The Louisiana State Legislature created the Core Area Development District of the City of New Orleans (the nation’s first ever assessment-based business improvement district) on July 12, 1974. The bill authorized the Core Area Development District, upon approval of local voters, to raise funds through a 10-mill tax on properties within the District.
The Core Area Development District officially went into business, albeit on paper, on January 1, 1975. The organization wasn’t staffed until after November 1975, when local voters authorized the collection of 6.5 mills of the possible 10-mill property tax. The taxing authority was granted for two years, then renewed in 1977 for an additional 10 years.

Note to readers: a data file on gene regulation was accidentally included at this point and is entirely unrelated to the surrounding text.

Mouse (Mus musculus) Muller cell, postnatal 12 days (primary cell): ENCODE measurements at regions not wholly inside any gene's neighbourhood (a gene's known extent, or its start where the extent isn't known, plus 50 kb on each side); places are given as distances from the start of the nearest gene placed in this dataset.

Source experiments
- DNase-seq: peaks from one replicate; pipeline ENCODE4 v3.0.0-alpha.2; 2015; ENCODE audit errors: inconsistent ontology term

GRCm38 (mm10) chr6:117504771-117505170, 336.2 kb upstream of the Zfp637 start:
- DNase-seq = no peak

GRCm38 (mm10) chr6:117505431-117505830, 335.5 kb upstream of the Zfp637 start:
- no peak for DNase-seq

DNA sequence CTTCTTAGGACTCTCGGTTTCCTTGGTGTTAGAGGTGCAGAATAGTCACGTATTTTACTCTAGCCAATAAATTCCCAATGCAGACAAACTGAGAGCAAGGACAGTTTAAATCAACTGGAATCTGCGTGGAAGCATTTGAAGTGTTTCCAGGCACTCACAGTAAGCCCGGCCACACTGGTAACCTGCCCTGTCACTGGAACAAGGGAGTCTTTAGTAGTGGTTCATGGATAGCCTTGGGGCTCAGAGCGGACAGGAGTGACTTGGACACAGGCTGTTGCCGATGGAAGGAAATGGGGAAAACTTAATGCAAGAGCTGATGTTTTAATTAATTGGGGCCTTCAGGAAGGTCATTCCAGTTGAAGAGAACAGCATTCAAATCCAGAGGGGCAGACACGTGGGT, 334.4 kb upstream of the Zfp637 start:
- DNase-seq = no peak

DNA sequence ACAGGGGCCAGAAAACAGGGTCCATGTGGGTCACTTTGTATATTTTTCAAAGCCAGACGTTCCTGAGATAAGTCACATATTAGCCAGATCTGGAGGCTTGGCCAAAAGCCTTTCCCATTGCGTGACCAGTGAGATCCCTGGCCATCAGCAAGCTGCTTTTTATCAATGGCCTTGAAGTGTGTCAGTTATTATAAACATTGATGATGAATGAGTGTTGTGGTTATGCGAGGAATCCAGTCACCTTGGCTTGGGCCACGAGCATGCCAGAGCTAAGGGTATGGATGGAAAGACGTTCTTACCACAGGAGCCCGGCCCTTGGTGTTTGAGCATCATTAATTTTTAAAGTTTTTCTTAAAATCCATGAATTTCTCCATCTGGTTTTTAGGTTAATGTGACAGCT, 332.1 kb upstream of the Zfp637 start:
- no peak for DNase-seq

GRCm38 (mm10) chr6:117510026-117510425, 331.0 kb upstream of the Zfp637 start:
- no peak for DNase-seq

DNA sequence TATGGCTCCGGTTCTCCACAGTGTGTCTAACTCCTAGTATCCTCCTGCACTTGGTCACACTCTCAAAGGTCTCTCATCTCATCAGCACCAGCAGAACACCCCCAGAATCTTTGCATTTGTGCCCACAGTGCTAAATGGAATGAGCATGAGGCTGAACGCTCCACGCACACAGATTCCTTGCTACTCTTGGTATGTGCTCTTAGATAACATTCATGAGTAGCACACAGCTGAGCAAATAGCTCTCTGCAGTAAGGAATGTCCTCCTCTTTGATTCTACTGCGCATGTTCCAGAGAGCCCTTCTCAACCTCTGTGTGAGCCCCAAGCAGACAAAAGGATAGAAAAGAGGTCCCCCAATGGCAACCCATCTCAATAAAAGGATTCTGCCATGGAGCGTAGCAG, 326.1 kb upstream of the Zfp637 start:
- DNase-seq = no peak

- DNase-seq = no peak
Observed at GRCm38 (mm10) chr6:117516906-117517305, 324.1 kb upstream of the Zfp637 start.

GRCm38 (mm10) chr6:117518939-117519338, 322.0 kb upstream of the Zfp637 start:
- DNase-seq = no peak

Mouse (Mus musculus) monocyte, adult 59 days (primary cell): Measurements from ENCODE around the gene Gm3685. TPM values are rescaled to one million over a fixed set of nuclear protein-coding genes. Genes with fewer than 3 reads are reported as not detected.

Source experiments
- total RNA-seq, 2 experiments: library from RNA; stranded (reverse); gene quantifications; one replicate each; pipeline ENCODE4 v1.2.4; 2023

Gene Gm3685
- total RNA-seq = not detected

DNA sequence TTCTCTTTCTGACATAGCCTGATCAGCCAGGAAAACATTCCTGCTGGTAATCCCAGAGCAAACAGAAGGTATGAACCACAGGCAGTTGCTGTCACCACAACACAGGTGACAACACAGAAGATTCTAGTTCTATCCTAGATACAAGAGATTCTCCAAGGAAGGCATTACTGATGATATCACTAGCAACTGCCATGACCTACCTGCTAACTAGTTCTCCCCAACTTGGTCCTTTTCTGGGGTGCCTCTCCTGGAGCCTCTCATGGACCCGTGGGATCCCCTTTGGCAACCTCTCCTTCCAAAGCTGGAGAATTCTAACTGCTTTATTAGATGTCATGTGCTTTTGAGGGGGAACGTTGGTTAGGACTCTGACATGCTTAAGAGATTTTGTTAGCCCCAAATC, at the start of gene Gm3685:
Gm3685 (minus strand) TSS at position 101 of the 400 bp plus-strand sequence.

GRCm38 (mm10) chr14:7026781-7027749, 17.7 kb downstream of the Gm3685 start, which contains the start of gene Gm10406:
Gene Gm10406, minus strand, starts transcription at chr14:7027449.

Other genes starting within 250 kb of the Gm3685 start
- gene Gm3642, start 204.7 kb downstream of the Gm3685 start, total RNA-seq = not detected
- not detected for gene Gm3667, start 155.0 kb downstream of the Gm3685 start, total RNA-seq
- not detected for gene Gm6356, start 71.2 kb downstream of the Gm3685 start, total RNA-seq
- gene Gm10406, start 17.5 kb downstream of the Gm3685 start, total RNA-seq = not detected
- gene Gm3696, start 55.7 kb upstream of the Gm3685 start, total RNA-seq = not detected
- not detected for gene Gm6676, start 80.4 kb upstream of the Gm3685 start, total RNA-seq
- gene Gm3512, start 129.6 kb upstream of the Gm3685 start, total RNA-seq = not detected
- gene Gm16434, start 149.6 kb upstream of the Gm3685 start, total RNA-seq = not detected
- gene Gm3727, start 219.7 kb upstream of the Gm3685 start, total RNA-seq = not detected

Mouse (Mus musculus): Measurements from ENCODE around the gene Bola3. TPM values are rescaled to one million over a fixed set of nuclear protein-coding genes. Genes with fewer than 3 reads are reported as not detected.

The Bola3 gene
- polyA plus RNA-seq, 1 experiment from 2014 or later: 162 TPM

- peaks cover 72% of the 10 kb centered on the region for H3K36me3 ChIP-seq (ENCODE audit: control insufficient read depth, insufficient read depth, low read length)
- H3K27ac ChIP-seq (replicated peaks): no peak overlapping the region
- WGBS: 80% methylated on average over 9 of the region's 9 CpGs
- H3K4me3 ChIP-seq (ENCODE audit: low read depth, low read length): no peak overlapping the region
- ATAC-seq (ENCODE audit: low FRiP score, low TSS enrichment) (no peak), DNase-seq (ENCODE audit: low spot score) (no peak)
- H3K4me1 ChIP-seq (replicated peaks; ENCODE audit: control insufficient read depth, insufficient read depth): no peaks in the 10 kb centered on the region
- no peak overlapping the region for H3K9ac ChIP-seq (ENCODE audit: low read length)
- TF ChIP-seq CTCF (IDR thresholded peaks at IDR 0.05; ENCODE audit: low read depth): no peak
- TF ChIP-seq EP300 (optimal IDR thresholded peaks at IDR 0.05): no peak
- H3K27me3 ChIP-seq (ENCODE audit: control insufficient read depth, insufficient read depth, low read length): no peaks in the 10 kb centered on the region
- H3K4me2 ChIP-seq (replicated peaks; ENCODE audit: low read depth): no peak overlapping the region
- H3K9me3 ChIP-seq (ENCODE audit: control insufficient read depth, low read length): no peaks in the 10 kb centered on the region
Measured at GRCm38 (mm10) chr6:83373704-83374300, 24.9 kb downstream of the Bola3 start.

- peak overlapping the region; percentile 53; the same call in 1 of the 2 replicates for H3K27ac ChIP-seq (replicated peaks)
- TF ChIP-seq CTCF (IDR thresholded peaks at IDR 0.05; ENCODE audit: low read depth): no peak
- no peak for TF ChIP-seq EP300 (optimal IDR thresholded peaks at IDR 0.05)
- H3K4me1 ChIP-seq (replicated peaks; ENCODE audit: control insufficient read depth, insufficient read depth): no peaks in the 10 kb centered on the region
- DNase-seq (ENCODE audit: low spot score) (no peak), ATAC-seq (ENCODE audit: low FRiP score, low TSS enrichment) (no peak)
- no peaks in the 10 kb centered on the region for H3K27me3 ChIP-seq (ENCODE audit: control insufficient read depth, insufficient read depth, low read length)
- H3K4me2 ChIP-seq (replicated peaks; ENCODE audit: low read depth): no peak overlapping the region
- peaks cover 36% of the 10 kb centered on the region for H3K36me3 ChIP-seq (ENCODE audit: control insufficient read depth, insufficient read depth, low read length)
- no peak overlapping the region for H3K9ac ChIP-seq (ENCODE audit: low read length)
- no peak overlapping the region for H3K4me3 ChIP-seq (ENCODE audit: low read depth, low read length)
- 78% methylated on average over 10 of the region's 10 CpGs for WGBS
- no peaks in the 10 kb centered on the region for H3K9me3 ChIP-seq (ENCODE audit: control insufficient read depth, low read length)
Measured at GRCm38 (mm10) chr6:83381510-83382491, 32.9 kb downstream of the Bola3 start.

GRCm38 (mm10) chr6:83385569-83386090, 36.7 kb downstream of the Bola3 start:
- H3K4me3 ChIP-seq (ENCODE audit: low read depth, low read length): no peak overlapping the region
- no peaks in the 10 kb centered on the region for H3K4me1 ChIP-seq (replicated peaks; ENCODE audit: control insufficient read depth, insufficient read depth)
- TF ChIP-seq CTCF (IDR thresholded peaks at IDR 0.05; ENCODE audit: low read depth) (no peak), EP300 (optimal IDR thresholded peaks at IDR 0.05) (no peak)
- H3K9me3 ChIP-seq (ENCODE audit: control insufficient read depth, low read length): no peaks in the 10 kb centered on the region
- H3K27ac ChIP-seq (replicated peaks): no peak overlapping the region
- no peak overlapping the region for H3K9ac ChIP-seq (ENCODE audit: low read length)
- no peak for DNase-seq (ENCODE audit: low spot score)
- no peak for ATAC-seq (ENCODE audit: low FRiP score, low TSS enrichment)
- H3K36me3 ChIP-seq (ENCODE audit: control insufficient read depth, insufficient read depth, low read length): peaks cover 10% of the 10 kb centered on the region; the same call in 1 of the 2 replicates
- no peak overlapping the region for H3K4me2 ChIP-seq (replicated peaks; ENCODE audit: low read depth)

On December 8, 1979, long before the DDD’s 10-year lifespan was up, another successful citywide referendum did several things for the DDD. It authorized the DDD to raise its property tax rate to as much as 22.9 mills (a privilege the DDD has never exercised); it gave the DDD the authority to sell up to $7.5 million in bonds for use in capital improvement projects; it extended the DDD’s lifespan for an additional 25 years to December 31, 2005; and it provided for a future election in which voters could extend the DDD for an additional 25 years beyond 2005.
That election was held on April 7, 2001. With 60% voting in favor, the DDD’s lifespan was extended through 2030. After the vote, the DDD, for the first time in its history, sold bonds in the amount of $7.3 million to fund its Downtown-wide capital improvement program, including $5 million for the Canal Street streetscape program. The $17 million Canal Street streetscape project is also funded by the City of New Orleans via the Canal Street Development Corporation.